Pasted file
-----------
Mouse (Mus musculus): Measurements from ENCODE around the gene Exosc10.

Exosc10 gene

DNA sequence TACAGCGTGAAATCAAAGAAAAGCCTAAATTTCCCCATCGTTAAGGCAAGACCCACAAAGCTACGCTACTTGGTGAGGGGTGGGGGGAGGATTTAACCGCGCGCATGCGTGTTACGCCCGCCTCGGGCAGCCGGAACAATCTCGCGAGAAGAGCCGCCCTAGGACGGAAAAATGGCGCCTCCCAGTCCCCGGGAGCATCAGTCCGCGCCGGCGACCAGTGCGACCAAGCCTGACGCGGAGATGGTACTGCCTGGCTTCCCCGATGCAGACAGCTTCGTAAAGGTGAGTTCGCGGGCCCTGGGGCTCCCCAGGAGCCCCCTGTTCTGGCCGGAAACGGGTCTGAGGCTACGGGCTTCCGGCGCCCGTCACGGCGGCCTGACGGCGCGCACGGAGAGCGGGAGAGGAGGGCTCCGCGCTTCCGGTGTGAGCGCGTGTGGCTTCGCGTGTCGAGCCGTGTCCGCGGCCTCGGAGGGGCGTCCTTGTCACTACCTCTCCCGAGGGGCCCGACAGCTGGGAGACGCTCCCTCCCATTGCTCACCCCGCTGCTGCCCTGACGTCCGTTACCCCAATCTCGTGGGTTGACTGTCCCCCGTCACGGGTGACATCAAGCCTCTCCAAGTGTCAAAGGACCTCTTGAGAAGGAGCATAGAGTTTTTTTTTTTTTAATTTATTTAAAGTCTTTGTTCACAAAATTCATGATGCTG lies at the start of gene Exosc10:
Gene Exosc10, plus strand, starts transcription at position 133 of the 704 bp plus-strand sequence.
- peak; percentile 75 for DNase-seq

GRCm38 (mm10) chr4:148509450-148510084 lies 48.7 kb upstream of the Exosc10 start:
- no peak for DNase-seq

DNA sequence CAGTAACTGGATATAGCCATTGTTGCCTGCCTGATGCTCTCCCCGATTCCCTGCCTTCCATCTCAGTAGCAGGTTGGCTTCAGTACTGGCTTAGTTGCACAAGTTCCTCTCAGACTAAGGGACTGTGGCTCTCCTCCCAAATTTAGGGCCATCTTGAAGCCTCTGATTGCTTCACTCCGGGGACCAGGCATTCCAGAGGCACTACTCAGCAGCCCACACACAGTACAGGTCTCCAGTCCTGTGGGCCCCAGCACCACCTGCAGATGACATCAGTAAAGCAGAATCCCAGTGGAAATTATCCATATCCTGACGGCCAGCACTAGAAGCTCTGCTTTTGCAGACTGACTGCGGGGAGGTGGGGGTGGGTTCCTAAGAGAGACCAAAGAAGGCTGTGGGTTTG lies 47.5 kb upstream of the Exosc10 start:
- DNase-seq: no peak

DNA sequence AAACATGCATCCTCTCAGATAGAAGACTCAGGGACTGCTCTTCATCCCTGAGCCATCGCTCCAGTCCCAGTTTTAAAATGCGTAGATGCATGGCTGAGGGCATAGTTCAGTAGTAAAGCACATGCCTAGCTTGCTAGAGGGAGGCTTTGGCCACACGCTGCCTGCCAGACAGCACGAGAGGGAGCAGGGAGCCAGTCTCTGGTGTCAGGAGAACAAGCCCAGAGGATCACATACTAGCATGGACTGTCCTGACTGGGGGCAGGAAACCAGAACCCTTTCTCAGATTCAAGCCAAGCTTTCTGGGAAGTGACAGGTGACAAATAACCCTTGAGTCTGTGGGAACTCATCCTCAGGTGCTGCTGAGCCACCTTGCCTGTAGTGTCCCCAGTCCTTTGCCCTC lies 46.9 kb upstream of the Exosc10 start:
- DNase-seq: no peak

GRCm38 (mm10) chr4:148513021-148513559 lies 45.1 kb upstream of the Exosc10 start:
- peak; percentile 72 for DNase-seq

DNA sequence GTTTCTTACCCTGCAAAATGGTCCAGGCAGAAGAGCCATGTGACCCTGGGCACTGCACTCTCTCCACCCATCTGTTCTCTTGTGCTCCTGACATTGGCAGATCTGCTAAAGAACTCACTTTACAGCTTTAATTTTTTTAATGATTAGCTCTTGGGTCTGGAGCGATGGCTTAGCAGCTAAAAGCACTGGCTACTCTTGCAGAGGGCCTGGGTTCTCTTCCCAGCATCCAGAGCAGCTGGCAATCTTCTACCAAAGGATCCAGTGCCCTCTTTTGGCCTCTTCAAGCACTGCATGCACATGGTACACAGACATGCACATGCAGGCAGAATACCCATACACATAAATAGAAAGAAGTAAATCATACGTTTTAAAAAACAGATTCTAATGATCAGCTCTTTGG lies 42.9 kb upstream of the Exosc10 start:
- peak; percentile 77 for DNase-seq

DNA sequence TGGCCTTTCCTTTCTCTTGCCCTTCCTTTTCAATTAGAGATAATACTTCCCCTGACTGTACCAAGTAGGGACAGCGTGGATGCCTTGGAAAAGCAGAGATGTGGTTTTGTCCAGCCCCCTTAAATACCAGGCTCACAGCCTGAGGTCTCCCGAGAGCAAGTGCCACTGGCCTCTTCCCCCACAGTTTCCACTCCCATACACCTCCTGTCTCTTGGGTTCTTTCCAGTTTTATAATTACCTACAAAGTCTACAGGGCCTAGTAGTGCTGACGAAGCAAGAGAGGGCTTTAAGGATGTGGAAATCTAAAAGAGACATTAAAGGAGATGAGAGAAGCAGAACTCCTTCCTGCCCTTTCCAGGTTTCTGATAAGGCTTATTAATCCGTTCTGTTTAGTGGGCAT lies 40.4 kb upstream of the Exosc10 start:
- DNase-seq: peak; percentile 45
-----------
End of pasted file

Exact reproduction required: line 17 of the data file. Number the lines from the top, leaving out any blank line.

- DNase-seq: peak; percentile 45